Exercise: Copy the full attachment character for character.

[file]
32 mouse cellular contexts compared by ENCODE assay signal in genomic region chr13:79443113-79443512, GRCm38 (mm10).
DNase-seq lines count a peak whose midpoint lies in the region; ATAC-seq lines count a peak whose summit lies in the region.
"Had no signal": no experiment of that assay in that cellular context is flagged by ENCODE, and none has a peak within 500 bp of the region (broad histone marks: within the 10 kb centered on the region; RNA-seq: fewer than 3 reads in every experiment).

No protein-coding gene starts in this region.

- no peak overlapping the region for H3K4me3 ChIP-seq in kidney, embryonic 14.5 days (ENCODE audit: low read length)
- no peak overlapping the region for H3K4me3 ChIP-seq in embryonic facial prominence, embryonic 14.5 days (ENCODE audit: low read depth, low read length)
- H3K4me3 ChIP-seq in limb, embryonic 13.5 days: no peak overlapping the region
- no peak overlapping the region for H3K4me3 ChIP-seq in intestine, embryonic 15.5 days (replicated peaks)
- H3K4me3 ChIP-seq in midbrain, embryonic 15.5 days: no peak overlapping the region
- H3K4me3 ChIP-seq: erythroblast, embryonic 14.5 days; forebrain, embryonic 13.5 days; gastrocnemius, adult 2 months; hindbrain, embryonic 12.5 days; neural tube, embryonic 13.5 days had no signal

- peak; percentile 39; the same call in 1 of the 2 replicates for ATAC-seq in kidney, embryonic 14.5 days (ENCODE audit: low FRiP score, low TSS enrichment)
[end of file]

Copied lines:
32 mouse cellular contexts compared by ENCODE assay signal in genomic region chr13:79443113-79443512, GRCm38 (mm10).
DNase-seq lines count a peak whose midpoint lies in the region; ATAC-seq lines count a peak whose summit lies in the region.
"Had no signal": no experiment of that assay in that cellular context is flagged by ENCODE, and none has a peak within 500 bp of the region (broad histone marks: within the 10 kb centered on the region; RNA-seq: fewer than 3 reads in every experiment).

No protein-coding gene starts in this region.

- no peak overlapping the region for H3K4me3 ChIP-seq in kidney, embryonic 14.5 days (ENCODE audit: low read length)
- no peak overlapping the region for H3K4me3 ChIP-seq in embryonic facial prominence, embryonic 14.5 days (ENCODE audit: low read depth, low read length)
- H3K4me3 ChIP-seq in limb, embryonic 13.5 days: no peak overlapping the region
- no peak overlapping the region for H3K4me3 ChIP-seq in intestine, embryonic 15.5 days (replicated peaks)
- H3K4me3 ChIP-seq in midbrain, embryonic 15.5 days: no peak overlapping the region
- H3K4me3 ChIP-seq: erythroblast, embryonic 14.5 days; forebrain, embryonic 13.5 days; gastrocnemius, adult 2 months; hindbrain, embryonic 12.5 days; neural tube, embryonic 13.5 days had no signal

- peak; percentile 39; the same call in 1 of the 2 replicates for ATAC-seq in kidney, embryonic 14.5 days (ENCODE audit: low FRiP score, low TSS enrichment)